Wednesday of Week 24 of Ordinary Time – First Reading

Commentary on 1 Timothy 3:14-16

The first part of today’s reading is an immediate follow-up on yesterday’s about the qualities required of “bishops” (episkopoi) and “deacons” (diakonoi).

Paul is writing to Timothy from Rome in the hope of being able to pay him a personal visit in the near future. But, in case his visit is “delayed” (because he may actually be in prison), he is sending the present letter in order to instruct him on his responsibility of setting high standards of conduct in the Church of Ephesus and its nearby towns:

I am writing these instructions to you so that, if I am delayed, you may know how one ought to behave in the household of God, which is the church of the living God, the pillar and support of the truth.

The care he must exercise over this community is required by the profound nature of Christianity as:

…the mystery of godliness is great.

A full understanding of our Christian faith and of the Church requires a great deal of prayer and reflection. And, unless there is a deep understanding of what it is about, one cannot expect Christians to behave in a desirable manner.

Then, using what seems to be part of a liturgical hymn from the Ephesian church, Paul expresses that “mystery” at the heart of Christian belief. It consists of six brief statements grouped in pairs:

He was revealed in flesh,
vindicated in spirit,
seen by angels,
proclaimed among gentiles,
believed in throughout the world,
taken up in glory.

It centres on Christ, pre-existent (from all eternity the Word was with God) but, through the Incarnation, appearing in human flesh. He was justified in the Spirit, which came down on him during his baptism in the Jordan:

And a voice from the heavens said, “This is my Son, the Beloved, with whom I am well pleased.” (Matt 3:17)

Thus the mission of Jesus is fully endorsed, as will happen again at the Transfiguration.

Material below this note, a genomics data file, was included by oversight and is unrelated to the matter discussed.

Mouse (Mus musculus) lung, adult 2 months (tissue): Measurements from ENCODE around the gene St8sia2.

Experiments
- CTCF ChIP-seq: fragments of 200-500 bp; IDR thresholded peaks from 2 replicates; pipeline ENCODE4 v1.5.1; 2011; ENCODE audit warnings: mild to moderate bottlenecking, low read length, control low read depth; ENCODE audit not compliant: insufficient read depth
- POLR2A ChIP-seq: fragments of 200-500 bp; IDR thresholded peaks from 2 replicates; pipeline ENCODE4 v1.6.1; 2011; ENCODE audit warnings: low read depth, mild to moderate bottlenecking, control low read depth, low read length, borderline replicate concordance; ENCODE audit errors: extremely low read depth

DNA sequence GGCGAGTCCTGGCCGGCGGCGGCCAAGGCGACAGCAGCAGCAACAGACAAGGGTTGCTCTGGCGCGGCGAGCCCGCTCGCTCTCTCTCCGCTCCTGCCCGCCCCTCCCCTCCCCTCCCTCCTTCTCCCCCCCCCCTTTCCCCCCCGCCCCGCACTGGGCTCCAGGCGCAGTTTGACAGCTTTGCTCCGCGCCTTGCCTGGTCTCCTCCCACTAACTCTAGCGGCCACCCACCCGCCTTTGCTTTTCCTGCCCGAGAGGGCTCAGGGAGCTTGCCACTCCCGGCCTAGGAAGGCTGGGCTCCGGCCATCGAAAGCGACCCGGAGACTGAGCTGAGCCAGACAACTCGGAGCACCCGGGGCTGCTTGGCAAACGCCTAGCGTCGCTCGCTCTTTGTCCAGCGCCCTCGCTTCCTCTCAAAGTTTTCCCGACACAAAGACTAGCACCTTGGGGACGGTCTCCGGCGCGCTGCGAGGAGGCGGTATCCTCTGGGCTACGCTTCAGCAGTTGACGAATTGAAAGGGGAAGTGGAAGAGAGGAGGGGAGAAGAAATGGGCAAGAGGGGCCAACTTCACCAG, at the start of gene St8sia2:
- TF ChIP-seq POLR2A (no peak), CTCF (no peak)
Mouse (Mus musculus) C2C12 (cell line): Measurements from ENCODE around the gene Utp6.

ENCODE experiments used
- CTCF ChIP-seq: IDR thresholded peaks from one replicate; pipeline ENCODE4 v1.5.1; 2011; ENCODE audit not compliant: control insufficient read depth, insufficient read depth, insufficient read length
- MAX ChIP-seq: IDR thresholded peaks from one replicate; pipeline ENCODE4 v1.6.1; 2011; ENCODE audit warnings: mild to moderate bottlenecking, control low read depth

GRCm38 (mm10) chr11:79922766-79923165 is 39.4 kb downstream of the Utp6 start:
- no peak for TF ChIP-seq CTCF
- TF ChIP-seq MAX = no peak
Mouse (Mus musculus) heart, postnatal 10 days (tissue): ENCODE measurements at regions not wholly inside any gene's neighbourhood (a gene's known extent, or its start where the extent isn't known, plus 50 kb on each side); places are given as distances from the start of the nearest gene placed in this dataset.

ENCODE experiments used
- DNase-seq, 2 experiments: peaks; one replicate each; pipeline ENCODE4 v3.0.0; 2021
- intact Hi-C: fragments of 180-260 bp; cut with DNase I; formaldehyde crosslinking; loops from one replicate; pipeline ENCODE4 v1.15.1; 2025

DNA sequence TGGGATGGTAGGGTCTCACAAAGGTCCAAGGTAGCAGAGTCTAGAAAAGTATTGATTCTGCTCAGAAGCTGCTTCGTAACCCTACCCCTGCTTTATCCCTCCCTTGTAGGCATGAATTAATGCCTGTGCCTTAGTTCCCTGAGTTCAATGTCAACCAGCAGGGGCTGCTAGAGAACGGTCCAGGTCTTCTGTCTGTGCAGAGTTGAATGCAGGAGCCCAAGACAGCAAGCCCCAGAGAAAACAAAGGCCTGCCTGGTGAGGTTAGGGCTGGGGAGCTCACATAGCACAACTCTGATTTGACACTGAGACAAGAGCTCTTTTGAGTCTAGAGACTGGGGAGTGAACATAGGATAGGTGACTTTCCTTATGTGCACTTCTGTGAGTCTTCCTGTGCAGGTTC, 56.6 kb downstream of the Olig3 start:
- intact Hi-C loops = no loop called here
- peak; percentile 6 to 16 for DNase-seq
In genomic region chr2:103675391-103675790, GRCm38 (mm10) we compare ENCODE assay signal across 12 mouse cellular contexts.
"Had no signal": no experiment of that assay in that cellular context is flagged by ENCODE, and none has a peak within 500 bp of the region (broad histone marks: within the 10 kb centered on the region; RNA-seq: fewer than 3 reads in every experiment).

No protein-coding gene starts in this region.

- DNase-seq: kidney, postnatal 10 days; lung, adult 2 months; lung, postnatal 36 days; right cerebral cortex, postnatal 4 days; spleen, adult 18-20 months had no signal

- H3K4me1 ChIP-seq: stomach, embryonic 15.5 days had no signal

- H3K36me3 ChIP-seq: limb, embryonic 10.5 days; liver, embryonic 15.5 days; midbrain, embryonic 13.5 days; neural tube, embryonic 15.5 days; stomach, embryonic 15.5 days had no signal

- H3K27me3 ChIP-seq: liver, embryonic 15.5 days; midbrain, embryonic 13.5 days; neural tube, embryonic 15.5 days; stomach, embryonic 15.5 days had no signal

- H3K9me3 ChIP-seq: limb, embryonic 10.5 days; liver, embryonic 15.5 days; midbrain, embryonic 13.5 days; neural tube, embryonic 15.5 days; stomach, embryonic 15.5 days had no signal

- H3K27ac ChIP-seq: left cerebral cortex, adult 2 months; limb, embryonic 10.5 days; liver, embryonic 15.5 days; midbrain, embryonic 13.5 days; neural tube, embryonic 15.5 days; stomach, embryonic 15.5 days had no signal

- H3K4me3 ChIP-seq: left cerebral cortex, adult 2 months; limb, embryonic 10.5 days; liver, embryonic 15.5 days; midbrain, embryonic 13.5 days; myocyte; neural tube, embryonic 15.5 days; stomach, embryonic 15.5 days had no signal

The holiness and divinity of Christ were also proved by his rising in glory. The Holy Spirit enables Jesus to drive out demons (see Matt 12:28) and perform wonderful signs. Most importantly, the Spirit raised Jesus from the dead and thereby vindicated him, proving that he was indeed the Son of God. The mystery of his Person was revealed to the angels (at his resurrection and ascension), and proclaimed to the Gentiles (by people like the apostles and Paul and Timothy).

The response of the Gentiles results in Jesus being believed in throughout the world. As Paul wrote, ‘world’ refers to the Mediterranean region, the world in which he lived but, of course, it has since become a reality far beyond his wildest imagining. Finally, through his resurrection-ascension Christ has been taken up in glory, sitting at the right hand of the Father.

It is important for us to realise how deep is the mystery of our Christian faith centred on the Trinity and the Incarnation. It is inevitable that people, including bishops and priests, have different understandings of that faith, even after much study. Such differences should lead to a readiness to listen to others rather than lock ourselves into our own understanding. And let us remember what Jesus said was the only true sign of our belonging to him:

By this everyone will know that you are my disciples, if you have love for one another. (John 13:35)

Because, wherever there is love, God is also there. That, of course, does not excuse us (depending on our abilities) from trying to have the best understanding possible of the meaning of our faith.

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